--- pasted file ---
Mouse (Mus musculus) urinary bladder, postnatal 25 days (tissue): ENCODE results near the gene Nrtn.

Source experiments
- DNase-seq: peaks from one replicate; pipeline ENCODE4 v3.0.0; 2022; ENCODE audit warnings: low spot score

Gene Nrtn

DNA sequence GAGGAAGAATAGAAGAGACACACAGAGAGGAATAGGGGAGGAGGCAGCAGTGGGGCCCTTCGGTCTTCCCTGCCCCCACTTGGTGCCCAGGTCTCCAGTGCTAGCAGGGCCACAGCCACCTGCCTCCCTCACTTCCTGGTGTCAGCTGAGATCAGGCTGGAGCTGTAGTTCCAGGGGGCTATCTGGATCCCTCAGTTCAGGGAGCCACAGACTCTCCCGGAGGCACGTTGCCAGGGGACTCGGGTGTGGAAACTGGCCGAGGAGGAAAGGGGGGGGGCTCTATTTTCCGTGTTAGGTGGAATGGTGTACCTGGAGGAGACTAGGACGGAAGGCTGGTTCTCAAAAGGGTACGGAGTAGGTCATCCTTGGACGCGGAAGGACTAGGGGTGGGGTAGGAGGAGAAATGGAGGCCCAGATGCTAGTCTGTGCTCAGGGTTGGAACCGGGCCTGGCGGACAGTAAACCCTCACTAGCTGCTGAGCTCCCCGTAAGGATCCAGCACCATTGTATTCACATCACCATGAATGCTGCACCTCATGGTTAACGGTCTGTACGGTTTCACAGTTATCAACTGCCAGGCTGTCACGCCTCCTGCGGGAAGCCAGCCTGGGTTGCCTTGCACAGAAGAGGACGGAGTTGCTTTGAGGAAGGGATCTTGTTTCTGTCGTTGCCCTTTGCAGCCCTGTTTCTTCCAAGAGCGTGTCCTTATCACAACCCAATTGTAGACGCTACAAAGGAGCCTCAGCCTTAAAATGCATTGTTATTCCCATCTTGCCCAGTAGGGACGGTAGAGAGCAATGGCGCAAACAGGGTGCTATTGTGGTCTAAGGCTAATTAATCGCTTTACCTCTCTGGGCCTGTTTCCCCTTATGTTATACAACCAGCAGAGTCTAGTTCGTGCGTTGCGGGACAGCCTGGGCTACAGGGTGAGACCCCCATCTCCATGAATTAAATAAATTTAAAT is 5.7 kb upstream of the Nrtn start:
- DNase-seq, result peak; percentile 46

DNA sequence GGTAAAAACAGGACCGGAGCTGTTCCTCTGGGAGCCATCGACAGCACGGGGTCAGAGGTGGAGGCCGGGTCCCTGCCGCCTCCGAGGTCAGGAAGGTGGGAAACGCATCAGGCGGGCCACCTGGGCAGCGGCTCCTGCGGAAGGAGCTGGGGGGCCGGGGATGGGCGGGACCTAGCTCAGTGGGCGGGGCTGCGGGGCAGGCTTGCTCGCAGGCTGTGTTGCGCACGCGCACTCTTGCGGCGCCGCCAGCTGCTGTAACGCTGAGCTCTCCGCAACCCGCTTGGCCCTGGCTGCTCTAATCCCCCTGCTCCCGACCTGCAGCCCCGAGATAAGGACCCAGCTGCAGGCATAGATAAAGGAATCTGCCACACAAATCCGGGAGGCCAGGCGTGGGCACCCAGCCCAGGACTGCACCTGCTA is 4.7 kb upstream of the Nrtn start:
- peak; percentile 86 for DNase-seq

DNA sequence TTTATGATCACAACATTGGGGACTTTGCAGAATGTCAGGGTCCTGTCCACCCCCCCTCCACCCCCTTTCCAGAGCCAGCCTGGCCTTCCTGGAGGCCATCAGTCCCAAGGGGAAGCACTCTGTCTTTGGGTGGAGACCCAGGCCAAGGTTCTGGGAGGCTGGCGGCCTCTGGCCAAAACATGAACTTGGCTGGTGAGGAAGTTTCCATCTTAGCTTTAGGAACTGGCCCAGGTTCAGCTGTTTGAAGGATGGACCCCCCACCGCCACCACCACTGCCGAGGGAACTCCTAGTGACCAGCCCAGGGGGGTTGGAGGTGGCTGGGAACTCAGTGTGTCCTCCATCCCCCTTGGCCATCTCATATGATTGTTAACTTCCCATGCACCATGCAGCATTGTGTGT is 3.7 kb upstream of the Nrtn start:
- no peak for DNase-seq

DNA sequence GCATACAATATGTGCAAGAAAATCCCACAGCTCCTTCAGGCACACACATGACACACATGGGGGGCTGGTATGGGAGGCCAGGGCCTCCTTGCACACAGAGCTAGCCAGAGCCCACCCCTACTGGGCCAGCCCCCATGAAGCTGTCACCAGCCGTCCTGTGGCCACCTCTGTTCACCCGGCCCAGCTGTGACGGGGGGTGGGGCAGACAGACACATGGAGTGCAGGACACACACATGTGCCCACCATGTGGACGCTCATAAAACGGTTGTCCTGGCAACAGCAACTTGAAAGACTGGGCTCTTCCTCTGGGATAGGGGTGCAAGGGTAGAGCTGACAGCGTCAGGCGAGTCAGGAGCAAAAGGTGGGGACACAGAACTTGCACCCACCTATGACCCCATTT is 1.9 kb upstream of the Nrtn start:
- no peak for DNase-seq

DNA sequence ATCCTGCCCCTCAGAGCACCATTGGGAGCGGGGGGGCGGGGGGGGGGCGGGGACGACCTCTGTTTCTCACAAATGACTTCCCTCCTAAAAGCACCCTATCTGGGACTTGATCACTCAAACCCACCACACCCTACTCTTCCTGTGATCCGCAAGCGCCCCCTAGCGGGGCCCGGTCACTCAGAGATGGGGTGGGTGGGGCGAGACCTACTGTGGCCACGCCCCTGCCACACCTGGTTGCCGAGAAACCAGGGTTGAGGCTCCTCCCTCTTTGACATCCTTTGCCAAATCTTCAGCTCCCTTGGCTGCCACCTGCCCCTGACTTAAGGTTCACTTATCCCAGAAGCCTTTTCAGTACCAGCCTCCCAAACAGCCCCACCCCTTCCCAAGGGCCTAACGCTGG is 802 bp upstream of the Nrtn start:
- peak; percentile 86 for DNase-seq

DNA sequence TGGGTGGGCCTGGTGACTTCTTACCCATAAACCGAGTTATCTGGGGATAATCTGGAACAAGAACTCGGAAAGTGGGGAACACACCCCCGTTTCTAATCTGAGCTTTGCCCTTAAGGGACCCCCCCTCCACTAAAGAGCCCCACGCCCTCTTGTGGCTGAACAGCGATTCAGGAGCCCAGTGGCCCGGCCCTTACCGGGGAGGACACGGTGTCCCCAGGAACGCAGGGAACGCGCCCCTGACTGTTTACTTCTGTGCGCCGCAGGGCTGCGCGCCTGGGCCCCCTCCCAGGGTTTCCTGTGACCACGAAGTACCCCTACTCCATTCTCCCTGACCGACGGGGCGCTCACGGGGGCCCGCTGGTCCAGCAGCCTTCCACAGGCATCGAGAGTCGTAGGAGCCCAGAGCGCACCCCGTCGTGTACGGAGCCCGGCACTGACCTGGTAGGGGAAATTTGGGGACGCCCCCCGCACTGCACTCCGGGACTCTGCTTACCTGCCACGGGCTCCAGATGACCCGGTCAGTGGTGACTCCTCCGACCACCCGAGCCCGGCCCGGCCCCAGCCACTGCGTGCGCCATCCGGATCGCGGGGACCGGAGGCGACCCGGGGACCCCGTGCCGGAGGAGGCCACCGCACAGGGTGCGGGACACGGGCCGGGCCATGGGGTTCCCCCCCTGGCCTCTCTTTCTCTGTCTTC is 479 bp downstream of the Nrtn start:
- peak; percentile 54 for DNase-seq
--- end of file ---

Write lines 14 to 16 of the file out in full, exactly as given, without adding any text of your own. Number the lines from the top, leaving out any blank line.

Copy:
- peak; percentile 86 for DNase-seq

DNA sequence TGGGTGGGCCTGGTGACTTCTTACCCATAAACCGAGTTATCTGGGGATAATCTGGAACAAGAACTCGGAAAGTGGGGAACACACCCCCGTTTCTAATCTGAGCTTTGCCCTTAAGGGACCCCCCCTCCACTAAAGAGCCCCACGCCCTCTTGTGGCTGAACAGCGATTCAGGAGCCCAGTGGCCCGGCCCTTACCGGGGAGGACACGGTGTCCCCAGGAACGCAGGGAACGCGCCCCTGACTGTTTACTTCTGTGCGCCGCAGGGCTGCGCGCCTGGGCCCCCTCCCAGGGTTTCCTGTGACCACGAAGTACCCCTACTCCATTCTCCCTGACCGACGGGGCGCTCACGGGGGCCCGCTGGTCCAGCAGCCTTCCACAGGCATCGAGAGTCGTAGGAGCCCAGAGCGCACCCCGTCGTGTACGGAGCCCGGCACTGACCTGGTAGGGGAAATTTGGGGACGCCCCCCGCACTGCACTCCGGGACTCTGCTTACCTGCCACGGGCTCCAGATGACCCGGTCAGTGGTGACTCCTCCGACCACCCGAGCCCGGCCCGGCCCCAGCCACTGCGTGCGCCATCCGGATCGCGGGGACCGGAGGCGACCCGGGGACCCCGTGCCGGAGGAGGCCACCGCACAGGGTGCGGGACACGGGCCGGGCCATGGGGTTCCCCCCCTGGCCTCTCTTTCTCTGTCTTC is 479 bp downstream of the Nrtn start:
- peak; percentile 54 for DNase-seq